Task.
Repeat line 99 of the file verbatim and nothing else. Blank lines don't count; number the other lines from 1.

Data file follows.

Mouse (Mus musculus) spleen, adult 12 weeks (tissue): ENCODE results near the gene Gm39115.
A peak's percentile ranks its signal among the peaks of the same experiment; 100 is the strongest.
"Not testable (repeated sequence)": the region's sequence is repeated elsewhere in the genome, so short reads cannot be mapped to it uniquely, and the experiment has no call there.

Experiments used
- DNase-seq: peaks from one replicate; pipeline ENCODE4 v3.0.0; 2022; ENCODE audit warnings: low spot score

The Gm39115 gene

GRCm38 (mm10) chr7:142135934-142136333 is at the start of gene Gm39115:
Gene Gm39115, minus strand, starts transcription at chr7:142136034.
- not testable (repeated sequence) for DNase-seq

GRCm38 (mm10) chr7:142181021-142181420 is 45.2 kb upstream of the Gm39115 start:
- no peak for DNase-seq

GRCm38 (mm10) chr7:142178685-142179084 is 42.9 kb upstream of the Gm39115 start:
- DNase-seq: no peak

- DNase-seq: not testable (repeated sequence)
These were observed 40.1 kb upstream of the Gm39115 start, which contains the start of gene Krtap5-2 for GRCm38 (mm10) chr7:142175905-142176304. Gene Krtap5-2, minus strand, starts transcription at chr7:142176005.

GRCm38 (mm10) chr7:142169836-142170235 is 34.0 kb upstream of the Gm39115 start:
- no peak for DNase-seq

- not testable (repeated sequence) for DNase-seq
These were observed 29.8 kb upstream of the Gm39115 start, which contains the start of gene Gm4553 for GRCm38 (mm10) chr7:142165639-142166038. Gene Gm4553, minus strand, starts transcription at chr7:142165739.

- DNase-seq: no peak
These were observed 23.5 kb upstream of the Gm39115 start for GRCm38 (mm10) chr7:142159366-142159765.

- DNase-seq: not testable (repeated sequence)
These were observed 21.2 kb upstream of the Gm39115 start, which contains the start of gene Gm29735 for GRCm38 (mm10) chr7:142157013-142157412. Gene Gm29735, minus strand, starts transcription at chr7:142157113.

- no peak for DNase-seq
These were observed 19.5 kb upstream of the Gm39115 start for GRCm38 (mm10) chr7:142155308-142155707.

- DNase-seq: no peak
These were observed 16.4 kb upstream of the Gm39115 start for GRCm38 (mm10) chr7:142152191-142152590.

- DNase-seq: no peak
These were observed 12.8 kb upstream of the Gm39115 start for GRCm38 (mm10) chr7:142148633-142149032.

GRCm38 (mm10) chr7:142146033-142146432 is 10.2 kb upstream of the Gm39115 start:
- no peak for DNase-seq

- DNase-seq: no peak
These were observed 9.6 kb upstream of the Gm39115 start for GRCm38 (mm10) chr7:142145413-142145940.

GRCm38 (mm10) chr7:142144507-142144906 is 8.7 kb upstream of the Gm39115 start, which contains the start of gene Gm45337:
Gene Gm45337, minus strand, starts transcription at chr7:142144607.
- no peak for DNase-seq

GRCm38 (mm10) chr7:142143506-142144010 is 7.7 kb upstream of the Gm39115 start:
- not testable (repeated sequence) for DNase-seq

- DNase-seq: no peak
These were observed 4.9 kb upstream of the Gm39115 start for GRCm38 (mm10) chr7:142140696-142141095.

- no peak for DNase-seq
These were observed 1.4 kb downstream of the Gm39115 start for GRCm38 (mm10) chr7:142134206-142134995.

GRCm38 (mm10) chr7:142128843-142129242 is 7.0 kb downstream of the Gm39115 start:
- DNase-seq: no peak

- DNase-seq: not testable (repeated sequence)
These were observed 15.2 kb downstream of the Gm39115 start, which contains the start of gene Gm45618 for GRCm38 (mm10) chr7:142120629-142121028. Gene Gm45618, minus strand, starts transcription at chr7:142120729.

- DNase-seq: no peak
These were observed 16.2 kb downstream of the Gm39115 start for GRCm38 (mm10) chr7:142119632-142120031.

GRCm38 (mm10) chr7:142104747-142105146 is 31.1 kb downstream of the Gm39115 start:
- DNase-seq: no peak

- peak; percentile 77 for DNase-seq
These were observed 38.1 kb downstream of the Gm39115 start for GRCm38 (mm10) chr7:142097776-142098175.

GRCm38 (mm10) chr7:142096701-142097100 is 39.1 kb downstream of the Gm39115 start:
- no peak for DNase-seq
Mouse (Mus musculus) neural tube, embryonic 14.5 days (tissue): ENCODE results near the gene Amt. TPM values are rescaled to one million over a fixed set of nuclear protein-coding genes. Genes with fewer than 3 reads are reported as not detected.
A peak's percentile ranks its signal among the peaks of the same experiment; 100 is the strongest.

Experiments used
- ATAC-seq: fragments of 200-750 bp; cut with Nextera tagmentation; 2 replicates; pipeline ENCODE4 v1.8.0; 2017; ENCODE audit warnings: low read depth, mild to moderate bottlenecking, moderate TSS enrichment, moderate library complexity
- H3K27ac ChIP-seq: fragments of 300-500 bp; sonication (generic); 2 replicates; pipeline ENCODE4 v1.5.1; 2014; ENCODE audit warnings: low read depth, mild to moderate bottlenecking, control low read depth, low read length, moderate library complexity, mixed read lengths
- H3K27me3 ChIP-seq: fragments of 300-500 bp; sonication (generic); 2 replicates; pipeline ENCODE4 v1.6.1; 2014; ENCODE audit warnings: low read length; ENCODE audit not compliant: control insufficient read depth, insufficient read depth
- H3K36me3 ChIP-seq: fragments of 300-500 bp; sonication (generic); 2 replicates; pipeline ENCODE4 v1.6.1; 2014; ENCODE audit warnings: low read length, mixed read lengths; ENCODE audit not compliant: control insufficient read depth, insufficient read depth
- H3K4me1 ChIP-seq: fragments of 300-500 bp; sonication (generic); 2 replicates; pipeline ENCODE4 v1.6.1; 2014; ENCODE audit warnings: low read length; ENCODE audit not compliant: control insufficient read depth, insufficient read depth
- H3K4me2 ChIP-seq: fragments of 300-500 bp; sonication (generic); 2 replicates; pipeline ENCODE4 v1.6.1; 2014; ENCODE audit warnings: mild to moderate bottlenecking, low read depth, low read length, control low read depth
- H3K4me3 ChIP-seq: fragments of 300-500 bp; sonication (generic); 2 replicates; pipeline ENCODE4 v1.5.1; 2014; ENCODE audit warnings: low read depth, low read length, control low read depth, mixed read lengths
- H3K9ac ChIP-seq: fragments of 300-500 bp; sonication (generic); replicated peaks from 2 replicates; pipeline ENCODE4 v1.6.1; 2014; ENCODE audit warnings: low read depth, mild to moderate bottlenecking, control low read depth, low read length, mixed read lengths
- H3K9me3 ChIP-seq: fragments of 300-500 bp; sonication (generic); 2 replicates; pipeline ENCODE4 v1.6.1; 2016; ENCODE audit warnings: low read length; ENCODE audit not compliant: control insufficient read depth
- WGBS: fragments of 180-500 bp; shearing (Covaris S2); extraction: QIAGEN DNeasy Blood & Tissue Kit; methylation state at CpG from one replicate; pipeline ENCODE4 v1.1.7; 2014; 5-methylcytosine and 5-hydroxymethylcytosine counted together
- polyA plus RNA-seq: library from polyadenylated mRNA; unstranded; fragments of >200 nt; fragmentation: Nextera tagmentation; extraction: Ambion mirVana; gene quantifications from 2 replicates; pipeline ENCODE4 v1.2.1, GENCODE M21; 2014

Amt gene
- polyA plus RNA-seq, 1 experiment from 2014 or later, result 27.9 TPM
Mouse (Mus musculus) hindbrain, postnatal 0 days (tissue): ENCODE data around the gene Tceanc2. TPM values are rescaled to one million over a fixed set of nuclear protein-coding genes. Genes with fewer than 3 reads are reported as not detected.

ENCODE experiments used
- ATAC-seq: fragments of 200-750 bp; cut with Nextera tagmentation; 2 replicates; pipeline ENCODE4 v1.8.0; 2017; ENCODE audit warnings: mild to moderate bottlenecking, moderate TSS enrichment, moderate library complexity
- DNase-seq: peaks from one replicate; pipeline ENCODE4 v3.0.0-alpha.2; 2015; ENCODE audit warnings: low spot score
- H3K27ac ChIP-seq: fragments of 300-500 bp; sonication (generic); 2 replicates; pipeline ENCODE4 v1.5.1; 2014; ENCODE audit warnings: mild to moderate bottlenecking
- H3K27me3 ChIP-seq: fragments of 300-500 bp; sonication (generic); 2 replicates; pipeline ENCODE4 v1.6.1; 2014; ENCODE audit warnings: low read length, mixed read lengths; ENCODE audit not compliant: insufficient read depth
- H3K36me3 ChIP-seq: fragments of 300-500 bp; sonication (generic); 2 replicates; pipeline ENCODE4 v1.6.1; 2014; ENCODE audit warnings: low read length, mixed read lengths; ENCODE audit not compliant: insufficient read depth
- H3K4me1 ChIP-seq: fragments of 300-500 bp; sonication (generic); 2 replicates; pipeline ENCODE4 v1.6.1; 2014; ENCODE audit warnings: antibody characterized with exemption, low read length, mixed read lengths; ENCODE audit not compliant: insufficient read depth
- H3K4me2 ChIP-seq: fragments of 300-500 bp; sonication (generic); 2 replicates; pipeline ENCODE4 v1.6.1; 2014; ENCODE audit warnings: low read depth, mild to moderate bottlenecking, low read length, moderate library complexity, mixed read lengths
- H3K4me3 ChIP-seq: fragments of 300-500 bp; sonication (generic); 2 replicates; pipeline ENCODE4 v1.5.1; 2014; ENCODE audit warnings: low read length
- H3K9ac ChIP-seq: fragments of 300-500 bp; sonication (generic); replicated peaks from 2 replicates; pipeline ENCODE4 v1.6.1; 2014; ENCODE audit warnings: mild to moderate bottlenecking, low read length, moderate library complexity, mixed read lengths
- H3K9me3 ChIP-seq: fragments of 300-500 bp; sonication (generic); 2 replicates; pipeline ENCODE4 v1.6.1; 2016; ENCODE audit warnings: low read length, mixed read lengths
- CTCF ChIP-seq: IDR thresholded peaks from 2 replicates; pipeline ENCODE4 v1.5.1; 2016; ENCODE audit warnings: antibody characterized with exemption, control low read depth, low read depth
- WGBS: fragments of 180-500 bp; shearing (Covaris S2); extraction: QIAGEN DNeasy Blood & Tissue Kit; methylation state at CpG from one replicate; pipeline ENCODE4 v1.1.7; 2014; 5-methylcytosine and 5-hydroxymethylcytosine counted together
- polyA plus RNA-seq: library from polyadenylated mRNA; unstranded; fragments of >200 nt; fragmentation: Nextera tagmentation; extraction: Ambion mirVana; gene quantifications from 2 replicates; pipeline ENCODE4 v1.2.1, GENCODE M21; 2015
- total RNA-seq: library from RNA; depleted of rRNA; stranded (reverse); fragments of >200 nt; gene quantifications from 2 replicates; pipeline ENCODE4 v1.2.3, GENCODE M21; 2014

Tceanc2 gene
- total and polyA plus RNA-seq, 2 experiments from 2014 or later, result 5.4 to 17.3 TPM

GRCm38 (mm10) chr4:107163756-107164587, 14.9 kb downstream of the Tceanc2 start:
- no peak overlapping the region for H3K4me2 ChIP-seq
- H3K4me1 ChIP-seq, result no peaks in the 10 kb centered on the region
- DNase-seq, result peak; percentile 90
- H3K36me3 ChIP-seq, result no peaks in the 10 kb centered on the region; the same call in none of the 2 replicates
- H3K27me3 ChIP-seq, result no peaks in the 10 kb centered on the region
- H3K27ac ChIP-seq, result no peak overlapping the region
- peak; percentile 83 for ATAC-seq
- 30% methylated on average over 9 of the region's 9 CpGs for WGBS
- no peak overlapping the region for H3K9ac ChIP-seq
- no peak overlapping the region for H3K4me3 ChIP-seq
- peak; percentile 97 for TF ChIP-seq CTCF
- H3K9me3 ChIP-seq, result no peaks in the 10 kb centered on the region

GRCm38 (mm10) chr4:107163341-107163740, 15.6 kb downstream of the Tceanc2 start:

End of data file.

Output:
- no peak overlapping the region for H3K4me3 ChIP-seq